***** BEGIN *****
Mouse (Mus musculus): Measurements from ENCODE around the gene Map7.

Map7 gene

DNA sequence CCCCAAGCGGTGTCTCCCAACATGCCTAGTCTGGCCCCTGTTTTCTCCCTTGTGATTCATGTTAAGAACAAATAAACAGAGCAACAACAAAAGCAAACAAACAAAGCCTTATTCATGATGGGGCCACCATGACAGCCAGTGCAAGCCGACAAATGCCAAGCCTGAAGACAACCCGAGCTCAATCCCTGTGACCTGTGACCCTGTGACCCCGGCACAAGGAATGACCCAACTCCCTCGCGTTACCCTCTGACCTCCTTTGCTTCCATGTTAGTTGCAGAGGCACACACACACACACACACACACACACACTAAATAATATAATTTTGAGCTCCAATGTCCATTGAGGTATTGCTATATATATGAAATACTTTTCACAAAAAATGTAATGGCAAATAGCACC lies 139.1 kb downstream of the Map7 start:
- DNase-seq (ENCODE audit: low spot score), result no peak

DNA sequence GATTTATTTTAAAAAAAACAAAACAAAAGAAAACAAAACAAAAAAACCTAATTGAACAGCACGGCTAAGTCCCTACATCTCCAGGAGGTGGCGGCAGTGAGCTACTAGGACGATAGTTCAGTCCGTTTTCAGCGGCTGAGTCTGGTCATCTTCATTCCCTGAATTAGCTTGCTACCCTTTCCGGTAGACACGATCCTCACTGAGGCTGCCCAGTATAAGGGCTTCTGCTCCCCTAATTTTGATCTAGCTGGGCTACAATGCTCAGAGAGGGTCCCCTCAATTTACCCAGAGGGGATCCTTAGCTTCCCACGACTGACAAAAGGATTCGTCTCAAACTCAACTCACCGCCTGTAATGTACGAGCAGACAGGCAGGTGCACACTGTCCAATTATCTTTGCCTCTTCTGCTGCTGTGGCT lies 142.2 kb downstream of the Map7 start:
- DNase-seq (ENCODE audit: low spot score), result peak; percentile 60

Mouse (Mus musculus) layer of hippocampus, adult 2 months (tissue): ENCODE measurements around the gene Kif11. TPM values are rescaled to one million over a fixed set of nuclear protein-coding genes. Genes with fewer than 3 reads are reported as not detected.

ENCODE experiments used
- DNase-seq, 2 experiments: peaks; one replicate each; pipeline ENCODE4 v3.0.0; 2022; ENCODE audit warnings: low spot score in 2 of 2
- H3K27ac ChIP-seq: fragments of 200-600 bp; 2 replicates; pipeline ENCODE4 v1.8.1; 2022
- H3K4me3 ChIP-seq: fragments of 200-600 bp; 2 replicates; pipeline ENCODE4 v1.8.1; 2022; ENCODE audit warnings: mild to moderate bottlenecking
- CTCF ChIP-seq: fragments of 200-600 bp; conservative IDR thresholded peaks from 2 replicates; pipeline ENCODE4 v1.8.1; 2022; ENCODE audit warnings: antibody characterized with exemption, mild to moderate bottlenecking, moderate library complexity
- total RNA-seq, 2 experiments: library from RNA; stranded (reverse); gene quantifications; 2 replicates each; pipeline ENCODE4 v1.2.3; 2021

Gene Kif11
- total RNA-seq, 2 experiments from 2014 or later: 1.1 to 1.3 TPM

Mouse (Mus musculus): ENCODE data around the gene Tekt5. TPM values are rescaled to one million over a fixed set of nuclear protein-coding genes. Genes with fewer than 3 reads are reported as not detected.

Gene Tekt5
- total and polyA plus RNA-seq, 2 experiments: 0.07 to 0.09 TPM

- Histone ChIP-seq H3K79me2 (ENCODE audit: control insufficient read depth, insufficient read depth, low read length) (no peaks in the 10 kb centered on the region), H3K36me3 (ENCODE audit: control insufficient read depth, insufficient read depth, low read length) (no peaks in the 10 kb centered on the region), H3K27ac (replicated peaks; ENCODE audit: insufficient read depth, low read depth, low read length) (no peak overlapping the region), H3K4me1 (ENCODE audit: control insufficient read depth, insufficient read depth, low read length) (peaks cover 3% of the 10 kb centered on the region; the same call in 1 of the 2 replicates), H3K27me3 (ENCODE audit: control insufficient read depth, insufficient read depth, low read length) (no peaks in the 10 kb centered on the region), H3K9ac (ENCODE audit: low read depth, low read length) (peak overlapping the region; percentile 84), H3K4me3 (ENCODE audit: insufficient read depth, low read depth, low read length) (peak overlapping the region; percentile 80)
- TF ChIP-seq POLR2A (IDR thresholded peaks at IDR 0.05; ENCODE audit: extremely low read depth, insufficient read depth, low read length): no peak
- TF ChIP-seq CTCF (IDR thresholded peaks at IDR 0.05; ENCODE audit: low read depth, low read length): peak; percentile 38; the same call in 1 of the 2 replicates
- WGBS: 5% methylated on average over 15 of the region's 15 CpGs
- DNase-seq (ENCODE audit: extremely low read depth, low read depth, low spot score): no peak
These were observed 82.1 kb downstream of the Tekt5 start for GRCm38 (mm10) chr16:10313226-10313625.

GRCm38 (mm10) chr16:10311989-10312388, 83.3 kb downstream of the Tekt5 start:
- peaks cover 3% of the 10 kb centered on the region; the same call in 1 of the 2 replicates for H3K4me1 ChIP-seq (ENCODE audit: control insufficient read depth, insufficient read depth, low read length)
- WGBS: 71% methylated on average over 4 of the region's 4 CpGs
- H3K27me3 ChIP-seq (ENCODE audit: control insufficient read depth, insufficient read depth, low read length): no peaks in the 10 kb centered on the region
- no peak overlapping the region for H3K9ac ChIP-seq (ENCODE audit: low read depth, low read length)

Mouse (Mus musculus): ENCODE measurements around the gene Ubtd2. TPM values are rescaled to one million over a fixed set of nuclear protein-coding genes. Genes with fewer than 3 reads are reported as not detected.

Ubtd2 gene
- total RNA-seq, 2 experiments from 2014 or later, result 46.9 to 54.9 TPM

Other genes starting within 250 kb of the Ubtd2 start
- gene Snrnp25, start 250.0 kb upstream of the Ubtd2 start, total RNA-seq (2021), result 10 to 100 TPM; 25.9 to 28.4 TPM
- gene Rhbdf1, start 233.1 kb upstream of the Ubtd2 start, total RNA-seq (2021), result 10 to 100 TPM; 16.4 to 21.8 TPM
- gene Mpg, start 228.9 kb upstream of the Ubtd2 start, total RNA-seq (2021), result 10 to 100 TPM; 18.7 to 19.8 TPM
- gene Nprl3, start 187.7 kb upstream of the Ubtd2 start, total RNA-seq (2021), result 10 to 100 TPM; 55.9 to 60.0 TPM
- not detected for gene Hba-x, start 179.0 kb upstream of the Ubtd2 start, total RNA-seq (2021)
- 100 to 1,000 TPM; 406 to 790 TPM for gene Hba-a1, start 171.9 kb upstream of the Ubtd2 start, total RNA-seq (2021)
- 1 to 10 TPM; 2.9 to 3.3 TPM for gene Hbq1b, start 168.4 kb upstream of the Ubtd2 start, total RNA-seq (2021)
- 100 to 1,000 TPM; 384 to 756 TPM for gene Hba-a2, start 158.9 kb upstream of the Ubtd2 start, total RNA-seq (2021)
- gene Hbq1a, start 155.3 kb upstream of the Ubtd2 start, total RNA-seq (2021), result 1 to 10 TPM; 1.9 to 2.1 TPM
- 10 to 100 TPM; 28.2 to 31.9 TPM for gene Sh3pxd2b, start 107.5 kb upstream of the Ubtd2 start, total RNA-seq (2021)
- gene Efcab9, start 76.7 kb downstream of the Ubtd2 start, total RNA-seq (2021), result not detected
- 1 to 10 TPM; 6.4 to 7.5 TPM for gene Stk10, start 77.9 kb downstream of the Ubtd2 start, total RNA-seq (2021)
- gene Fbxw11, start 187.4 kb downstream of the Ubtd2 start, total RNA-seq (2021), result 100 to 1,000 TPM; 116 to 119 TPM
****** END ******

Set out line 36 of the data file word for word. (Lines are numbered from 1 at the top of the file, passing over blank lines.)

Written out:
- gene Mpg, start 228.9 kb upstream of the Ubtd2 start, total RNA-seq (2021), result 10 to 100 TPM; 18.7 to 19.8 TPM